The Silicon Valley and Route 128 have long been identified as the homes of venture capital. For the unitiated, that’s the San Francisco and Boston areas. Throw New York in the mix and the three regions are home to nearly half of all VC firms and a like number of VC-backed companies.
The State Science & Technology Institute reviews some recent research that says what appears to be bad news (it is in some respects) for other parts of the country has some silver linings for investors.
Venture firms exhibit a strong local bias, according to the study. A firm is almost six times more likely to invest in a local firm, controlling for other factors. The authors note, however, that out-of-region investments have a higher success rate than in-region investments. One explanation is that firms have a higher barrier to investing out of their home region and tend to restrict their investments to low-risk and higher-yield opportunities.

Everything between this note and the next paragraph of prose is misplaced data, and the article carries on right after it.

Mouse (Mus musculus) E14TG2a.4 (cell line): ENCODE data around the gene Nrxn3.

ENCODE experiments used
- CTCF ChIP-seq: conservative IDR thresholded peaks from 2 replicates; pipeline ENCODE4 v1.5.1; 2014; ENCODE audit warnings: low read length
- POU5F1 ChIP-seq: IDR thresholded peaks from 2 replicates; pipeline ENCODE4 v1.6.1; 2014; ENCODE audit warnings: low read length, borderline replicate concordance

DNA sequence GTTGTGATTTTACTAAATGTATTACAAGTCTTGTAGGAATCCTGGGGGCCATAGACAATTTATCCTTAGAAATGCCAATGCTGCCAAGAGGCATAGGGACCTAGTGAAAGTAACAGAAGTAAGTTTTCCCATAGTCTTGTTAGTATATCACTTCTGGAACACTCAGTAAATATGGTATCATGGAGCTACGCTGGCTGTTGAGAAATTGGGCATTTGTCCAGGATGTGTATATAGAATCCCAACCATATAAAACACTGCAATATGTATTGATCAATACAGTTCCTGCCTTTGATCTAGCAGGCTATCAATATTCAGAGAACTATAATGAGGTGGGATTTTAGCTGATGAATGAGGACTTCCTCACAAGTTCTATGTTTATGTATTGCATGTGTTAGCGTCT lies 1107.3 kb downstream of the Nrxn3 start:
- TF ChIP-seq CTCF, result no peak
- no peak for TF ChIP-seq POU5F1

Despite the greater likelihood of success in out-of-region investments, firms based in venture capital centers outperform firms in other locales. These regions have a greater number of opportunities, pools of talented employees and benefit from knowledge spillovers. The authors suggest that this concentration may be a rational allocation of resources and make sense for investors.
The researchers advise that anything a region can do to increase the number of successful venture-backed investments in a region can greatly increase the likelihood of future deals. Once a region has experienced a few successes, they are much more likely to become the home of branch offices, which in turn are prone to invest locally. Also, once a firm has invested in an out-of-region area, they are much more likely to invest in that region in the future.
Indiana has certainly seen increased outside investment and realized some success stories. More of each will lead to … more of each.